IN THE HIGH COURT OF THE
HONG KONG SPECIAL ADMINISTRATIVE REGION
COURT OF FIRST INSTANCE
ACTION NO. 1421 OF 2006
|| The Estate of WAN HUNG, deceased
as represented by its Administratrix
WAN TIN CHUNG
||WAN YAT NGAI
|| 2nd Plaintiff
KWAN YICK SECURITIES
Before: Deputy High Court Judge Muttrie in Chambers
Dates of Hearing: 19-20 March 2007
Date of Ruling: 18 April 2007
R U L I N G
1. By a summons dated 11 December 2006 the defendant seeks specific discovery of certain documents and further and better particulars of the Amended Statement of Claim in accordance with a request served on the plaintiffs on 18 October 2006.
2. There is also a time summons; the plaintiff having obtained leave to file a Re-re-Amended Writ and a Re-Amended Statement of Claim by order dated 10 January 2007, the defendant seeks leave to file its Amended Defence within 28 days after the hearing of the above summonses. Time will, of course, run from the date of handing down of this ruling, rather than from the date of its hearing.
3. Wan Hung (“WH”) died on 14 March 2001 aged 85. The 2nd plaintiff (“WYN”) and the 3rd plaintiffs are his daughters, and the 3rd plaintiff (who was originally a party to the action in her own right, as intending personal representative) is now the administratrix of WH’s estate. The 3rd plaintiff has no personal cause of action against the defendant (“Kwan Yick”).
4. Kwan Yick is a stockbroking company. WH and WYN had security accounts with it from September 1991 and August 1997 respectively. At the relevant times one Lam Yuen Ching (“Ms Lam”) was Kwan Yick’s account executive who handled the two accounts.
5. Ms Lam was a fraudster. It was discovered in 2002 that she had been responsible for irregular dealings with shares and funds belonging to, inter alia, WH and WYN. She was prosecuted and convicted for fraudulent misrepresentation, and she went to prison.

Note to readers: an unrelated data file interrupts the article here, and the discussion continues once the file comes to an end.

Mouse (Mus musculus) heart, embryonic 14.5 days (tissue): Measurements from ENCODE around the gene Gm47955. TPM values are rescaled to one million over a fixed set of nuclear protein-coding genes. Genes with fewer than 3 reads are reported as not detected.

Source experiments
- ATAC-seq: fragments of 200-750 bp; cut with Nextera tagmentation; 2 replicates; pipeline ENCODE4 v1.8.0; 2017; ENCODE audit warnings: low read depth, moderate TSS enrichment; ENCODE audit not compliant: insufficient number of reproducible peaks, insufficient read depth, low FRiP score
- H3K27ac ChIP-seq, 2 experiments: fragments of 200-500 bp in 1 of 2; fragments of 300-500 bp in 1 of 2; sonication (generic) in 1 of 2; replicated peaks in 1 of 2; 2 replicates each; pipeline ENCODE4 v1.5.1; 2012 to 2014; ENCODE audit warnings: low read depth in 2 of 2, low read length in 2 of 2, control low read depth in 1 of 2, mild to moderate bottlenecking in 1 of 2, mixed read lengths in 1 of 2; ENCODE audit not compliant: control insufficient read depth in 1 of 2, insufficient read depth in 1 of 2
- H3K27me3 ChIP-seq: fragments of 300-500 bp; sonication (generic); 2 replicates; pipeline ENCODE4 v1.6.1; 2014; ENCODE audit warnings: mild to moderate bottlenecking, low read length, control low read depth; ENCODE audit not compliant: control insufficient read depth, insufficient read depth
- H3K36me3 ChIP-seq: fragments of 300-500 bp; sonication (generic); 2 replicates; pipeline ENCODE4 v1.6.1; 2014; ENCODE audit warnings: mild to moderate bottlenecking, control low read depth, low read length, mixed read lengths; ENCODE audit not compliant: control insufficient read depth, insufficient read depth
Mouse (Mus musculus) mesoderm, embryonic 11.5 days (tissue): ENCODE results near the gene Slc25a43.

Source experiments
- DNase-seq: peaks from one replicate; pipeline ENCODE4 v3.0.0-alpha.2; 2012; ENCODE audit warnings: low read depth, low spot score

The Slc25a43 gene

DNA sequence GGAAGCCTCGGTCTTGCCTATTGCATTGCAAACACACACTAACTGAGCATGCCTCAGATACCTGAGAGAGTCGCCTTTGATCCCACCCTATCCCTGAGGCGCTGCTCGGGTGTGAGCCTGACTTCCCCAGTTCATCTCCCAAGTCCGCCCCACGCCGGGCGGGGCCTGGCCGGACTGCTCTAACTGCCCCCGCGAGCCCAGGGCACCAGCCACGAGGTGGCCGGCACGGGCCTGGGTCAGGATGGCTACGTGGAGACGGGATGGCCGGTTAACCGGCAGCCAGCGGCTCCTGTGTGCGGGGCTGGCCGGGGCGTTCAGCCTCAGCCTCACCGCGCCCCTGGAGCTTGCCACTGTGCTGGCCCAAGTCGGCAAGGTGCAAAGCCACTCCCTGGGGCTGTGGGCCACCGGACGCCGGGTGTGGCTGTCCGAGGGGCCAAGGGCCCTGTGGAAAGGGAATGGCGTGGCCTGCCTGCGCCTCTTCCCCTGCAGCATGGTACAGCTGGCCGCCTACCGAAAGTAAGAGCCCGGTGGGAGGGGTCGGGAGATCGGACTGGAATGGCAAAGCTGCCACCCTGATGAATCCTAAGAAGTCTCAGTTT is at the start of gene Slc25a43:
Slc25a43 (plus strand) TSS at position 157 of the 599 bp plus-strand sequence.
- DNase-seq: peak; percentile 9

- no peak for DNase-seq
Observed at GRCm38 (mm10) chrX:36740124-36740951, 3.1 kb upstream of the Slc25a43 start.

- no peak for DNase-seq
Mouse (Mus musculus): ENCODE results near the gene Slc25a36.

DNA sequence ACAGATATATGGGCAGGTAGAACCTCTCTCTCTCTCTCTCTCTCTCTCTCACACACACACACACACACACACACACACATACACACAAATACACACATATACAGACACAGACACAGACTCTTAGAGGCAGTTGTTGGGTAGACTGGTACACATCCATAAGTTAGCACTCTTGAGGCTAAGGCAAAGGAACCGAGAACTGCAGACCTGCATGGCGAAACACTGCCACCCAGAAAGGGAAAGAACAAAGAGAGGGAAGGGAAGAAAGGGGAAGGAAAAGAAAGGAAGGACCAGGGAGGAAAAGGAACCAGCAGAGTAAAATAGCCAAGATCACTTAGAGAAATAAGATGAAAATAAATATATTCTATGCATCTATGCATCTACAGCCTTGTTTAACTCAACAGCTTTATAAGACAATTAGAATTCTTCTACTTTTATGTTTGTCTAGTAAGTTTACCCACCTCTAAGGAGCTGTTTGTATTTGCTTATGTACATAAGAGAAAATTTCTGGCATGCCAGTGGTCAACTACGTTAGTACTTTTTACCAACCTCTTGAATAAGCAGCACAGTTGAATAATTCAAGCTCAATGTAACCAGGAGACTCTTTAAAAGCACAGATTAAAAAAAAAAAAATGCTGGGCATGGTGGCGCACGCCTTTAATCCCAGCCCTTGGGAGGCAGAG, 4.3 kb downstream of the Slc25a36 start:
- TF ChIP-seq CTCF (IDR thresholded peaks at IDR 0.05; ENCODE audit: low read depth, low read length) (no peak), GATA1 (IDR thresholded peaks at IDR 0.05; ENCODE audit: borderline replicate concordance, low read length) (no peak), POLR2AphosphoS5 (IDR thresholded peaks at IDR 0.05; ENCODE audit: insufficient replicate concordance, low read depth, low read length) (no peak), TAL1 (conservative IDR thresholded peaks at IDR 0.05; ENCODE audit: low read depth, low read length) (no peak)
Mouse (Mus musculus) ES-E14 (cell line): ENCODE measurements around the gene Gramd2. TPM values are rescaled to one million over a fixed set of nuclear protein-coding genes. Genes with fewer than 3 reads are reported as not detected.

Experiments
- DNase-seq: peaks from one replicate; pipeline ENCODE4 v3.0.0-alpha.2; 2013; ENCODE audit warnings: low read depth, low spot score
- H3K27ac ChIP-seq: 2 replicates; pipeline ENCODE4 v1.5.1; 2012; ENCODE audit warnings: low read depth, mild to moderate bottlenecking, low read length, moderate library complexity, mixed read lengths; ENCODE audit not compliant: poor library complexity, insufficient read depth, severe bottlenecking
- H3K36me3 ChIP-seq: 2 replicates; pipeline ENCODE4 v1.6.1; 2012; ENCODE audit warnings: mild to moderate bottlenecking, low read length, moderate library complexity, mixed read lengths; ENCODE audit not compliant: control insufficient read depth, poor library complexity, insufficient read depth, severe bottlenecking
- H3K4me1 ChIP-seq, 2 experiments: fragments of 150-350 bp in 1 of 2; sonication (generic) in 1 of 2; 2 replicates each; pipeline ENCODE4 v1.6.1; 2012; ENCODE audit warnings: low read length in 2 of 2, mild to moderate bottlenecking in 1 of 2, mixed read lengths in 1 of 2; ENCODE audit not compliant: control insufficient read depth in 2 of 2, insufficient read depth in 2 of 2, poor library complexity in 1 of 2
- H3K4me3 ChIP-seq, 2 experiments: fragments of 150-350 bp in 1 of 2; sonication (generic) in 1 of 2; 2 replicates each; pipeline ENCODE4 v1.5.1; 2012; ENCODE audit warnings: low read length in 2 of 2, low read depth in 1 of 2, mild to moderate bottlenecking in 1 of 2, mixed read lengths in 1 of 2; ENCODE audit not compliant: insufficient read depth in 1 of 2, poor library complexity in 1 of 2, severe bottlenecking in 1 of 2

6. WYN in 2003 sued Kwan Yick for damages for conversion of shares and funds misappropriated by Ms Lam. The action was settled. Its subject matter was different from the subject matter of this action. The claim in this action was only intimated in 2006.
7. The plaintiffs’ claim in the present case is for an account in respect of certain receipts, and the accounts of WH and WYN, and for tracing of certain shares (“Claim Shares”) which may have been held by Kwan Yick on their behalf, and for delivery or payment, damages and ancillary orders.
8. Put simply, the plaintiffs’ case is as follows. In about February 2001, Ms Lam visited WH at his shop where, in the presence of WYN, WH handed over to her “certain share certificates of publicly traded stocks” and instructed Ms Lam to transfer the share holdings to WYN. Some days later, on two occasions, Ms Lam brought back a total of six receipts bearing to show receipt by Kwan Yick from WYN of a number of different shares. Later still another receipt was issued, in substitution for one of the earlier receipts but taking into account one of the undisputed transfers listed below.
9. The receipts are for 53,000 and 19,900 shares of the Hang Seng Bank; 150,000 and 35,000 shares of the Bank of East Asia; 20,000 shares of HSBC; and 35,000 shares of the Dao Heng Bank.
10. However the account shows the credit to WYN’s account from WH’s account of only 22,400 shares of the Hang Seng Bank, 81,440 shares of the bank of East Asia; 16,400 shares of the HSBC; and 20,000 shares of the Dao Heng Bank.
11. The plaintiffs accordingly say that Kwan Yick, having received the shares for which it issued receipts, must account to them for the shortfall of missing shares.
12. Kwan Yick, for its part, denies that it received the shares described in the receipts, which were fraudulently issued and of no provenance. In fact the signatory says that he just signed what Ms Lam asked him to sign, although one of the signatures might have been forged. Kwan Yick agrees that it credited to WYN’s account from WH’s account the shares listed in paragraph 10 above at the direction of WYN, but says that it will put her to strict proof of her authorisation for the transfers.
13. Kwan Yick says that the plaintiffs have failed to provide evidence that any of them had legal title to or beneficial interest in the shares listed in the receipts, or to provide to it any material evidential particulars of the shares. The applications before me follow on from this part of the pleaded Defence.
14. Kwan Yick seeks specific discovery of “documentary proof of the acquisition of and legal and/or beneficial ownership by the first plaintiff and/or second plaintiff” of the shares listed in the receipts. It also seeks documents prepared for the obtaining of the grant of letters of administration of WH’s estate, but I am advised that discovery of these has now been given to Kwan Yick’s satisfaction, so I need not deal with this part of the application.